January 10, 2018 – Research that undergraduate Aditya Pande (SFS’17) conducted with a Georgetown adjunct professor projects that 90 percent of cars on the road in developed countries could be electric by about 2040.
The resulting working paper by IMF senior economist Reda Cherif, Pande and Faud Hasanov, a School of Foreign Service adjunct professor and IMF senior economist, also projected that 40 percent of cars could be electric in that year under a slow-adoption model.
The Financial Times and National Geographic, as well as newspapers in Russia and Sweden, have featured the research in their publications.
Oil, the New Coal
“I am incredibly grateful to Drs. Hasanov and Cherif for this once-in-a-lifetime opportunity, for sticking with me when progress was slow and a final paper seemed far off,” says Pande, an international economics major from Florence, South Carolina.
The IMF working paper, called “Riding the Energy Transition: Oil Beyond 2040,” found that under the fast-adoption model, global oil demand would decrease dramatically and oil prices could converge to the level of coal prices, about $15 per barrel in 2015 prices, by the early 2040s.
“In this possible future, oil could become the new coal,” the paper states.
The research began after Pande met with Hasanov to discuss a possible career in economics.
“One day in office hours, Professor Hasanov suggested that he and a colleague of his had an idea about using historical data on the transition from coal power to oil in the early 20th century to model what a renewables transition would look like, and asked if I wanted to help,” Pande explains. “Naturally, I said yes.”
After performing an initial literature review surrounding energy transitions and the rise of oil consumption, the research team focused on the emergence of electric cars.
The work continued before and after Pande’s year abroad at the London School of Economics (LSE).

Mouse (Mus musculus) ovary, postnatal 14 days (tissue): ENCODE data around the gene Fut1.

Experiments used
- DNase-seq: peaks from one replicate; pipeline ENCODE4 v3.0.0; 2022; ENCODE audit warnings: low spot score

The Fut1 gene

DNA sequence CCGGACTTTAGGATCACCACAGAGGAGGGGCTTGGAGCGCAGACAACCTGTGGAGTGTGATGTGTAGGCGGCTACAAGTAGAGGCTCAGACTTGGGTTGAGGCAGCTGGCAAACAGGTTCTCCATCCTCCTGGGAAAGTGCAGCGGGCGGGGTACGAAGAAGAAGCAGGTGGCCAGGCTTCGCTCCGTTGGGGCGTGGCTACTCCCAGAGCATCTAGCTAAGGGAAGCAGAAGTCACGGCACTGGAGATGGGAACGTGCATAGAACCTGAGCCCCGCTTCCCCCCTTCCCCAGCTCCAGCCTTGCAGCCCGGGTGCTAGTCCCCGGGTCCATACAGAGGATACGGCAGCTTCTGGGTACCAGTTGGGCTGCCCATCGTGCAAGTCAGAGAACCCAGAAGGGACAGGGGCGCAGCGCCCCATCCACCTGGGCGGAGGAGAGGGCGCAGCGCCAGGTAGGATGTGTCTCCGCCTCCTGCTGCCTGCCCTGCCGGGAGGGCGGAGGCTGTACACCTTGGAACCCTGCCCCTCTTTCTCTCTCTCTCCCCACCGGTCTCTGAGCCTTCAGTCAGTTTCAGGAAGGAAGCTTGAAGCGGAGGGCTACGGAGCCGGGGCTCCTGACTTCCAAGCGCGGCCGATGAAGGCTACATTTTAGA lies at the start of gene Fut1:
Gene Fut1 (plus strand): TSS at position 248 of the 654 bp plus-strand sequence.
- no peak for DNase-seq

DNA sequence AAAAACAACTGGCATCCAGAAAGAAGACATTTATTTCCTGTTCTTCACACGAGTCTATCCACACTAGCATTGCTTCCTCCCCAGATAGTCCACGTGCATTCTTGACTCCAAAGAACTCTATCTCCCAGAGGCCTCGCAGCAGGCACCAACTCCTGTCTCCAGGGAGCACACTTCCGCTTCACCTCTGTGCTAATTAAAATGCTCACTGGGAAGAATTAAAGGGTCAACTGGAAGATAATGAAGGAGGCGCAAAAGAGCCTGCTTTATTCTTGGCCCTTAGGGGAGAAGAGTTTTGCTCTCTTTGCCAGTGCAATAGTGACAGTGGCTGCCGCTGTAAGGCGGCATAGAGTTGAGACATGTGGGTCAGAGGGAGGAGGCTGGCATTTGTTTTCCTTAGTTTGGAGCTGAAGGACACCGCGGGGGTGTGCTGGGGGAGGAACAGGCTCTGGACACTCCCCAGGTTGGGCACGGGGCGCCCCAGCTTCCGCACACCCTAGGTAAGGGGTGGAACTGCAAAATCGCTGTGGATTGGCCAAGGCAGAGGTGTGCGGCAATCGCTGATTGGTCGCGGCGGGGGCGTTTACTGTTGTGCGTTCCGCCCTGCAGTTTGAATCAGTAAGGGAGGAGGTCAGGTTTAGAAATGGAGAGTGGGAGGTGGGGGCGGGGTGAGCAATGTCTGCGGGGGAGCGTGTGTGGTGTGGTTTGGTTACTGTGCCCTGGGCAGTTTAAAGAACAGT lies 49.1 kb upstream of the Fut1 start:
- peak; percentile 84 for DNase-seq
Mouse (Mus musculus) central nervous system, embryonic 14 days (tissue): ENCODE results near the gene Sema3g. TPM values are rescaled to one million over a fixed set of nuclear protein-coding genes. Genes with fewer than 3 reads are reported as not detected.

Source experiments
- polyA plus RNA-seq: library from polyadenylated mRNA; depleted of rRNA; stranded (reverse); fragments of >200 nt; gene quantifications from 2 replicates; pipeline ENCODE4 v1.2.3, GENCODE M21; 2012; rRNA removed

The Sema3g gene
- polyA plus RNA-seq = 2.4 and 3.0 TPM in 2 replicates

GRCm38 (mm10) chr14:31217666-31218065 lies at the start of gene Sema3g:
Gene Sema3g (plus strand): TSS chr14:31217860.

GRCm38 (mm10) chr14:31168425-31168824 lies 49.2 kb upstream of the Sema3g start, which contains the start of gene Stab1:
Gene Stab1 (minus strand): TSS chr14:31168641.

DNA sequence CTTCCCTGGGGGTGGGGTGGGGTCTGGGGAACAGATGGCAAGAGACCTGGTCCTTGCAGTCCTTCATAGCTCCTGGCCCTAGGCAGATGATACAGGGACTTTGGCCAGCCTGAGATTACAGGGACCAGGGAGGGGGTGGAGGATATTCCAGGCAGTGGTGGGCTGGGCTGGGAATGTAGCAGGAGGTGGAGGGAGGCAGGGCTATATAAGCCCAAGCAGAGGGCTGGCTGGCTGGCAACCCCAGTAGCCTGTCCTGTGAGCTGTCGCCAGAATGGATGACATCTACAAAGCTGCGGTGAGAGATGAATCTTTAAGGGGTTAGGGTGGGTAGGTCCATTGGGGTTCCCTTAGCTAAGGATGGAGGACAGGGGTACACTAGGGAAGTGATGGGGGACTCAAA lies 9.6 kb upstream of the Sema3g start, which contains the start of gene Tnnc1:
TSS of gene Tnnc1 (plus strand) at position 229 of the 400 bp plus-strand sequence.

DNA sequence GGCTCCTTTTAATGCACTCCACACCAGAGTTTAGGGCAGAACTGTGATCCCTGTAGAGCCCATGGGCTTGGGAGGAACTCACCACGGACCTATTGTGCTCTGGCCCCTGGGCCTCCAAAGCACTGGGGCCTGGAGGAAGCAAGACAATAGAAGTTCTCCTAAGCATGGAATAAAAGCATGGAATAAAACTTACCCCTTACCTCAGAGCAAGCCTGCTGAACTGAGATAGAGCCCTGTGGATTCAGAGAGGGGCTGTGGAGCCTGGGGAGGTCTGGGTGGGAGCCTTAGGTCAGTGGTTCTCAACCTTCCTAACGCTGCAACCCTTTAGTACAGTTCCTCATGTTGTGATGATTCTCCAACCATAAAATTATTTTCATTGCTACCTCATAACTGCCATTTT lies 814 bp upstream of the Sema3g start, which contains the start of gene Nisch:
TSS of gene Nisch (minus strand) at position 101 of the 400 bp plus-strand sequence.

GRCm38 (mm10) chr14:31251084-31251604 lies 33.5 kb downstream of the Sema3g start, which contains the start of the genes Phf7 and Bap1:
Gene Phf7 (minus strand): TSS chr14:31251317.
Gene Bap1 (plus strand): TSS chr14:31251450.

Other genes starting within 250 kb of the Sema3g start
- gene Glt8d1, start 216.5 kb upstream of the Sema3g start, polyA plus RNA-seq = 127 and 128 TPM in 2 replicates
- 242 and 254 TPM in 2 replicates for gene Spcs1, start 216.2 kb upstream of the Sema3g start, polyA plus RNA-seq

“LSE was incredibly academically stimulating,” Pande says, “particularly given that many of my professors were, in addition to doing cutting-edge research, advising governments on the policy issues that we were talking about in class.”
By the end of Pande’s junior year in May 2017, the team had published its findings.
“The essential concept is that energy and technological transitions follow some patterns that are similar over time,” Pande explains. “Hence, we can use the growth rates of early automobiles … to forecast the penetration of electric cars today and prospects for oil demand.”
Pande says his International Finance course with Hasanov, as well as his time at LSE, were “particularly influential” in helping him realize just how important economic ideas are in policymaking.
“I wanted to contribute to this debate, and doing research with Drs. Hasanov and Cherif is a great first step toward this goal,” he says.
When Pande graduates in May, he plans to pursue a Ph.D. in economics.
“I chose the SFS for two reasons,” he says. “The first was its core curriculum – the emphasis on developing a holistic worldview appealed to my interests in not only economics but history, philosophy, and politics. Its location in Washington, D.C., was naturally the second, although I never imagined an experience like this.”